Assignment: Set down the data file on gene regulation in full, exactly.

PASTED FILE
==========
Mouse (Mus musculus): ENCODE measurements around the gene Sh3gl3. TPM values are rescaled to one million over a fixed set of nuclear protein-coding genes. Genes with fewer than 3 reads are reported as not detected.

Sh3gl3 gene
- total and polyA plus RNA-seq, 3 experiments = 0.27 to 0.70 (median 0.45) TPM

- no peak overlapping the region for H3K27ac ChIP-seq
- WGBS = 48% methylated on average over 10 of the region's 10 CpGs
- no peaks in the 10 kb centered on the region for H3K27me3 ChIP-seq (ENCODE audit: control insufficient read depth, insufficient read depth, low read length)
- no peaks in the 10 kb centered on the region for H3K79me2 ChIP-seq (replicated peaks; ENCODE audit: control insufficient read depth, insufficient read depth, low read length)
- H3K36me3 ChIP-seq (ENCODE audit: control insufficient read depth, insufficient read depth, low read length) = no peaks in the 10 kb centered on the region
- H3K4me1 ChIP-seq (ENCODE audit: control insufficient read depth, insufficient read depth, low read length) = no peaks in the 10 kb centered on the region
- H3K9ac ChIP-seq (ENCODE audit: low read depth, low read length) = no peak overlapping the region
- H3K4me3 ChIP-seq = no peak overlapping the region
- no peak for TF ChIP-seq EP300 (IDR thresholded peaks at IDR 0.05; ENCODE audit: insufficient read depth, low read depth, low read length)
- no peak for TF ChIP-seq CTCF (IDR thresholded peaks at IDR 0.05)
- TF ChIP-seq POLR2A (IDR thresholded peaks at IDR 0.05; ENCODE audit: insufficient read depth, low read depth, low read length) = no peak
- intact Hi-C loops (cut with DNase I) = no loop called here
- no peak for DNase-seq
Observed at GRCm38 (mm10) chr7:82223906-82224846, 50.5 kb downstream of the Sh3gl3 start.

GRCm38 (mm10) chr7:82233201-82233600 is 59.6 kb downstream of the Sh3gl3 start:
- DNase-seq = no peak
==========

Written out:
Mouse (Mus musculus): ENCODE measurements around the gene Sh3gl3. TPM values are rescaled to one million over a fixed set of nuclear protein-coding genes. Genes with fewer than 3 reads are reported as not detected.

Sh3gl3 gene
- total and polyA plus RNA-seq, 3 experiments = 0.27 to 0.70 (median 0.45) TPM

- no peak overlapping the region for H3K27ac ChIP-seq
- WGBS = 48% methylated on average over 10 of the region's 10 CpGs
- no peaks in the 10 kb centered on the region for H3K27me3 ChIP-seq (ENCODE audit: control insufficient read depth, insufficient read depth, low read length)
- no peaks in the 10 kb centered on the region for H3K79me2 ChIP-seq (replicated peaks; ENCODE audit: control insufficient read depth, insufficient read depth, low read length)
- H3K36me3 ChIP-seq (ENCODE audit: control insufficient read depth, insufficient read depth, low read length) = no peaks in the 10 kb centered on the region
- H3K4me1 ChIP-seq (ENCODE audit: control insufficient read depth, insufficient read depth, low read length) = no peaks in the 10 kb centered on the region
- H3K9ac ChIP-seq (ENCODE audit: low read depth, low read length) = no peak overlapping the region
- H3K4me3 ChIP-seq = no peak overlapping the region
- no peak for TF ChIP-seq EP300 (IDR thresholded peaks at IDR 0.05; ENCODE audit: insufficient read depth, low read depth, low read length)
- no peak for TF ChIP-seq CTCF (IDR thresholded peaks at IDR 0.05)
- TF ChIP-seq POLR2A (IDR thresholded peaks at IDR 0.05; ENCODE audit: insufficient read depth, low read depth, low read length) = no peak
- intact Hi-C loops (cut with DNase I) = no loop called here
- no peak for DNase-seq
Observed at GRCm38 (mm10) chr7:82223906-82224846, 50.5 kb downstream of the Sh3gl3 start.

GRCm38 (mm10) chr7:82233201-82233600 is 59.6 kb downstream of the Sh3gl3 start:
- DNase-seq = no peak